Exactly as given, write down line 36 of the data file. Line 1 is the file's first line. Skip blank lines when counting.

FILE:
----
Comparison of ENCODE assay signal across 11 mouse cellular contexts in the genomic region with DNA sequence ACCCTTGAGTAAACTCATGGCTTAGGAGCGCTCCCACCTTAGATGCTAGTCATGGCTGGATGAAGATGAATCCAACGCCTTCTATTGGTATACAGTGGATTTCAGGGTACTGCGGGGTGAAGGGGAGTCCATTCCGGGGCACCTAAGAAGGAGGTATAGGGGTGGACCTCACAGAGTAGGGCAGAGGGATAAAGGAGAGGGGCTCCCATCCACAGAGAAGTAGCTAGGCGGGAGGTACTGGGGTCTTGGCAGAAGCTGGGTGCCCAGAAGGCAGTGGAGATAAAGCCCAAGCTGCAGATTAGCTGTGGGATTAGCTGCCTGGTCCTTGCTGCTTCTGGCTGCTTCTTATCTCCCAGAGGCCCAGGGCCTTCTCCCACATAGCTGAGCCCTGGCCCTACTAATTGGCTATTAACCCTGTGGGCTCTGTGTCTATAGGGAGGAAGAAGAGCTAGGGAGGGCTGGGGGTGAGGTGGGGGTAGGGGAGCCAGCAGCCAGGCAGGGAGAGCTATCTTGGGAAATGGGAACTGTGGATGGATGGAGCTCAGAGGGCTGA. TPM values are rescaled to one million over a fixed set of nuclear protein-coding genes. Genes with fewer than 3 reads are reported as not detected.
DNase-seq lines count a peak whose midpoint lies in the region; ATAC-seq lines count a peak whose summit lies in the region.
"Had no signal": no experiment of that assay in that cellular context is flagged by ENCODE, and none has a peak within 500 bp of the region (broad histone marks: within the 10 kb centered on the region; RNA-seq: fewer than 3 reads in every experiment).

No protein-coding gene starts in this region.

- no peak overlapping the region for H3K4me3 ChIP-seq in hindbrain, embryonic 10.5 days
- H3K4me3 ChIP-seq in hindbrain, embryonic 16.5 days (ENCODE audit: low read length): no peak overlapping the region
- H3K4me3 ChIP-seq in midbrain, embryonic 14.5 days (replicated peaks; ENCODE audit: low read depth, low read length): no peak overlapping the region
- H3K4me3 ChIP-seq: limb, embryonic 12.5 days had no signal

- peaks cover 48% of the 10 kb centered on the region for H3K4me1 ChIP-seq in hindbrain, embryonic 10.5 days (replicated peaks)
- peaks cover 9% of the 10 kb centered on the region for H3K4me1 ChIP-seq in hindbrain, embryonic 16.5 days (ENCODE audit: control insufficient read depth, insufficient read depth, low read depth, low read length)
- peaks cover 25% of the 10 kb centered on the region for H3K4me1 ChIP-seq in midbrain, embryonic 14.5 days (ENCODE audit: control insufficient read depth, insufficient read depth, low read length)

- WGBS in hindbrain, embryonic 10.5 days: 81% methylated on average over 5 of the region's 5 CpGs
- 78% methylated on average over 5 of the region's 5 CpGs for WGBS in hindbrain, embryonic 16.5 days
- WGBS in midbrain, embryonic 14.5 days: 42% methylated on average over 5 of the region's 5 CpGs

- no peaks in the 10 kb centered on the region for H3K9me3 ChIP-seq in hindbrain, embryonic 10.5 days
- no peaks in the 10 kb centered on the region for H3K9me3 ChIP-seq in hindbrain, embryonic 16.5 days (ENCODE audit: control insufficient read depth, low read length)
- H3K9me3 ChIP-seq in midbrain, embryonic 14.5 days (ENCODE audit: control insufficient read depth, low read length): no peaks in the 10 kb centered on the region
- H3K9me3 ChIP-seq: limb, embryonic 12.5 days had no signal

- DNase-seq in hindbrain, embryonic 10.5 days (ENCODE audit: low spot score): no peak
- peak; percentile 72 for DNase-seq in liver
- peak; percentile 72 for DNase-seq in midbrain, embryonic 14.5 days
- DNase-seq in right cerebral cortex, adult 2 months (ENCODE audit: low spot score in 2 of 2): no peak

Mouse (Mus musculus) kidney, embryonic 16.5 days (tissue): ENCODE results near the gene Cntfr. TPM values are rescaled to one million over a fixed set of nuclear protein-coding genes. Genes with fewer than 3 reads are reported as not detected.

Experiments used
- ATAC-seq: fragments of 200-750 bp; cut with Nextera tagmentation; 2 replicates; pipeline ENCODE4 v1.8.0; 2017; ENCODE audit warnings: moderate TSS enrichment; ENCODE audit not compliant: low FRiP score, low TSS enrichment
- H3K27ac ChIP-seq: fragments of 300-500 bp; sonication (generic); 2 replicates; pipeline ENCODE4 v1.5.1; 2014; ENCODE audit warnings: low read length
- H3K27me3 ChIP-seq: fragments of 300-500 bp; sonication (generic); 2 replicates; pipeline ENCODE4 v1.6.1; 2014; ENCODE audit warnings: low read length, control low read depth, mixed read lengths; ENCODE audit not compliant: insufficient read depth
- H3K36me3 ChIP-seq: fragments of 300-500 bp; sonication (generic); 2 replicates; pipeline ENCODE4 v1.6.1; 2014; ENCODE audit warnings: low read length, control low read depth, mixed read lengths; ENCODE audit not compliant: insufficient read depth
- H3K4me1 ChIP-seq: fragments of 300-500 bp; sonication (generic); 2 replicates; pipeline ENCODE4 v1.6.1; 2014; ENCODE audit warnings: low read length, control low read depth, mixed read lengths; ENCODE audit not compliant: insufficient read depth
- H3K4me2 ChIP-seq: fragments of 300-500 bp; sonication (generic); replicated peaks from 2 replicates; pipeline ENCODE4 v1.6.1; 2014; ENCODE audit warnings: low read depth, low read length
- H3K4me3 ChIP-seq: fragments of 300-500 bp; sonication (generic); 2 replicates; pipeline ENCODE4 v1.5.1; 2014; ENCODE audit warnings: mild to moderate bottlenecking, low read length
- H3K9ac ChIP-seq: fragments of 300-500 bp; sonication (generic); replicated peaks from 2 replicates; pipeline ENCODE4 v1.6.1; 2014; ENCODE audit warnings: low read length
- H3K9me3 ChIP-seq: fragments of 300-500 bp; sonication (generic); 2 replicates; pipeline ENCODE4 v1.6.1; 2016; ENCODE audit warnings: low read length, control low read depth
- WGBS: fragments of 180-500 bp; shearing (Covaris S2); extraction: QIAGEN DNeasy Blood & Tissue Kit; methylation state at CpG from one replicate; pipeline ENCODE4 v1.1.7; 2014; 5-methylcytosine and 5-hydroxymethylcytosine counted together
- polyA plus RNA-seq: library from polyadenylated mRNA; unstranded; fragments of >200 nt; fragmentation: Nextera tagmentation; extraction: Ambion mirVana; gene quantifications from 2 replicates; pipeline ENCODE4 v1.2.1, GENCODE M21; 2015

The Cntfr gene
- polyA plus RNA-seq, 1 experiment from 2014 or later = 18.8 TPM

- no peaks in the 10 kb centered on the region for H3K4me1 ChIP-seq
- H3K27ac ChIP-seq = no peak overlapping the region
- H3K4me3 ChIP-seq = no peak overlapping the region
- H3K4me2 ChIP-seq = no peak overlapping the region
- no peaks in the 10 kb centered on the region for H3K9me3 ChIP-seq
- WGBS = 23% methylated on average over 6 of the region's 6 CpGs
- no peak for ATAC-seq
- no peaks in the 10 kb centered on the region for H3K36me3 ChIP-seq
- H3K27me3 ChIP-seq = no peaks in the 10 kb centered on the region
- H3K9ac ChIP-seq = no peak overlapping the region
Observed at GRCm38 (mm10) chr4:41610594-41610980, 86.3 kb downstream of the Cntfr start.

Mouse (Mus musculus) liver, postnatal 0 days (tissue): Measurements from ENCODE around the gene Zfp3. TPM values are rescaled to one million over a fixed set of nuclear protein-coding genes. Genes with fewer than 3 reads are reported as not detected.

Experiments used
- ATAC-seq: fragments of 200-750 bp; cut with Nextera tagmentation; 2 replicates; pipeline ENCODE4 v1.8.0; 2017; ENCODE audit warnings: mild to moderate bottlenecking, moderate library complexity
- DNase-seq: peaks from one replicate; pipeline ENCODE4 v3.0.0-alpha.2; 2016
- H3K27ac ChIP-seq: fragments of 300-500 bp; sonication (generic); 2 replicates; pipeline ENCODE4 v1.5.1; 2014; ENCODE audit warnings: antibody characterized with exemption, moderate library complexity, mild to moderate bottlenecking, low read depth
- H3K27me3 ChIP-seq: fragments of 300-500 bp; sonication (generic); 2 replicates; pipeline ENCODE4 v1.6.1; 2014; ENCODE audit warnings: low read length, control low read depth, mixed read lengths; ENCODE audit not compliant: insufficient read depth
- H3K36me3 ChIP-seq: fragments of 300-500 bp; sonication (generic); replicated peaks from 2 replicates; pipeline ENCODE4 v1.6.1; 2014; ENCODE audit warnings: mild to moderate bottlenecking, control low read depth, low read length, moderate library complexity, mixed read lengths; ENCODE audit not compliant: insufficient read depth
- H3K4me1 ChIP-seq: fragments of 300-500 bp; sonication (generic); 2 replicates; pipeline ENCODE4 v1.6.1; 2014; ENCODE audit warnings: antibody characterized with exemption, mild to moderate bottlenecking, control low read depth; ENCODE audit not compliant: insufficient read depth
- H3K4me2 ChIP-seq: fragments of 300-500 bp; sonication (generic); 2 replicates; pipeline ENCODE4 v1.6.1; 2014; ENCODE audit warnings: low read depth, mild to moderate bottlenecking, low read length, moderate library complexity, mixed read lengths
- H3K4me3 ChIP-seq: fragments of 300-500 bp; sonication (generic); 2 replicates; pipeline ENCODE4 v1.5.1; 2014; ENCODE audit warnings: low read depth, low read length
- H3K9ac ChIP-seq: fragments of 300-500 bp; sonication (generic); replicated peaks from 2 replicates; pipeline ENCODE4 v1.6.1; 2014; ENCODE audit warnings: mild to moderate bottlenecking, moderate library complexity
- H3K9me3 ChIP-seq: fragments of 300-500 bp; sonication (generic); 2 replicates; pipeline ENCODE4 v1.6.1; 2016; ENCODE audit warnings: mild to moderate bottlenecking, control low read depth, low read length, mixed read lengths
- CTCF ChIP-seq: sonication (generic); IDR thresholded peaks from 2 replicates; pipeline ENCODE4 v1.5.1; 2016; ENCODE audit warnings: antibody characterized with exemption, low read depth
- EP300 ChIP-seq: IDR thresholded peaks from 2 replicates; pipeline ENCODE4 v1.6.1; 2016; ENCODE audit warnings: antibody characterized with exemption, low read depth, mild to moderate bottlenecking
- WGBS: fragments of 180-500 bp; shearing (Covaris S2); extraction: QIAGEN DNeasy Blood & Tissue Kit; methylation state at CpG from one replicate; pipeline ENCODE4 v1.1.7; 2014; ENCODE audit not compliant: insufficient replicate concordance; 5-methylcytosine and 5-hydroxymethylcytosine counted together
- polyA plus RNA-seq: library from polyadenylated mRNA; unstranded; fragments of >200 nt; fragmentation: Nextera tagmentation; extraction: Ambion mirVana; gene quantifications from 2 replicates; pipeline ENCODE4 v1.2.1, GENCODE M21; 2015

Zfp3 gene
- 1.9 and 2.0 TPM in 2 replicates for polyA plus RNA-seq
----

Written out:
The Cntfr gene